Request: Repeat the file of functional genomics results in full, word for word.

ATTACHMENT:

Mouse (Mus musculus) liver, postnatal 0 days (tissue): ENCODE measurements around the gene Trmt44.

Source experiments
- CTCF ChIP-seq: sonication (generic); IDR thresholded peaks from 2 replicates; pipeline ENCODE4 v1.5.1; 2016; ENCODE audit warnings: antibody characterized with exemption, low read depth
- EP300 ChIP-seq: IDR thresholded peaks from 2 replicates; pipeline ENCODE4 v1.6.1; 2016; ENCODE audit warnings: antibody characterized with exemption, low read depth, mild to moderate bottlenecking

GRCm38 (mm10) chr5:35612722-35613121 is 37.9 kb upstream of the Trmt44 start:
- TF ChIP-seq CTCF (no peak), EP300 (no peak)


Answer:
Mouse (Mus musculus) liver, postnatal 0 days (tissue): ENCODE measurements around the gene Trmt44.

Source experiments
- CTCF ChIP-seq: sonication (generic); IDR thresholded peaks from 2 replicates; pipeline ENCODE4 v1.5.1; 2016; ENCODE audit warnings: antibody characterized with exemption, low read depth
- EP300 ChIP-seq: IDR thresholded peaks from 2 replicates; pipeline ENCODE4 v1.6.1; 2016; ENCODE audit warnings: antibody characterized with exemption, low read depth, mild to moderate bottlenecking

GRCm38 (mm10) chr5:35612722-35613121 is 37.9 kb upstream of the Trmt44 start:
- TF ChIP-seq CTCF (no peak), EP300 (no peak)